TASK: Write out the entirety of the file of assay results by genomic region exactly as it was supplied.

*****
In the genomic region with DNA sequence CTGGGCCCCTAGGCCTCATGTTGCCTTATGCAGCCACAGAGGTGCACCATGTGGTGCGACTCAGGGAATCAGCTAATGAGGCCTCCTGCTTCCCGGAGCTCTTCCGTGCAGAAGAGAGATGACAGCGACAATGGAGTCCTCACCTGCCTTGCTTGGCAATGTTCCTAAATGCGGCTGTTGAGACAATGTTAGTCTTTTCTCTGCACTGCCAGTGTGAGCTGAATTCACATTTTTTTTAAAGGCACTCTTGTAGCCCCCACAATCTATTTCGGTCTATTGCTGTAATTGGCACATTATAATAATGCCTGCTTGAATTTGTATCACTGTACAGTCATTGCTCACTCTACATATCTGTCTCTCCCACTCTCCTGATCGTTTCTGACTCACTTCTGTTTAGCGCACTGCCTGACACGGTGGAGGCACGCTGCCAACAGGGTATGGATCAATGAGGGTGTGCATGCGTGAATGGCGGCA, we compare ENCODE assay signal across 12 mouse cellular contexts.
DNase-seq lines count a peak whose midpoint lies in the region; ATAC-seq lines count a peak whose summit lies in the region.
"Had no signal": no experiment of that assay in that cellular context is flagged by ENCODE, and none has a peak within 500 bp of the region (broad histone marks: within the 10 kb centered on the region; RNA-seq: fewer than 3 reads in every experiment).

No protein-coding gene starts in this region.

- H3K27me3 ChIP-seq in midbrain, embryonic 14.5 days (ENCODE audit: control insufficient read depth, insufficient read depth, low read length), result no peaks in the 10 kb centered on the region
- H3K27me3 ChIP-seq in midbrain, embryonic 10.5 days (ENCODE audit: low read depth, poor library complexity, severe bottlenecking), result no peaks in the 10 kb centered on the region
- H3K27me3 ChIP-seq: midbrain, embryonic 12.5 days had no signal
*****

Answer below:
In the genomic region with DNA sequence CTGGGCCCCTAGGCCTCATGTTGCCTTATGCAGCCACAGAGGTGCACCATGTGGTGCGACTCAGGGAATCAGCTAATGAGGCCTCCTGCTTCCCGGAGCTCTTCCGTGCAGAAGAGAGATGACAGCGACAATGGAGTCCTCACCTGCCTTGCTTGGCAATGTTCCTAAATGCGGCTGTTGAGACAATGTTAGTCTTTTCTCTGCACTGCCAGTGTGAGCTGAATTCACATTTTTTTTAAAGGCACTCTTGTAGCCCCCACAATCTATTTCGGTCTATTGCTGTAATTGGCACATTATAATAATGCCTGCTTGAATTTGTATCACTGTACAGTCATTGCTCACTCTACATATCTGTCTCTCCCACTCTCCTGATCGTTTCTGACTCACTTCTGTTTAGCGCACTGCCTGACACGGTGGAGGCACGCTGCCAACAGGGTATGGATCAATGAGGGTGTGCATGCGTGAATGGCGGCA, we compare ENCODE assay signal across 12 mouse cellular contexts.
DNase-seq lines count a peak whose midpoint lies in the region; ATAC-seq lines count a peak whose summit lies in the region.
"Had no signal": no experiment of that assay in that cellular context is flagged by ENCODE, and none has a peak within 500 bp of the region (broad histone marks: within the 10 kb centered on the region; RNA-seq: fewer than 3 reads in every experiment).

No protein-coding gene starts in this region.

- H3K27me3 ChIP-seq in midbrain, embryonic 14.5 days (ENCODE audit: control insufficient read depth, insufficient read depth, low read length), result no peaks in the 10 kb centered on the region
- H3K27me3 ChIP-seq in midbrain, embryonic 10.5 days (ENCODE audit: low read depth, poor library complexity, severe bottlenecking), result no peaks in the 10 kb centered on the region
- H3K27me3 ChIP-seq: midbrain, embryonic 12.5 days had no signal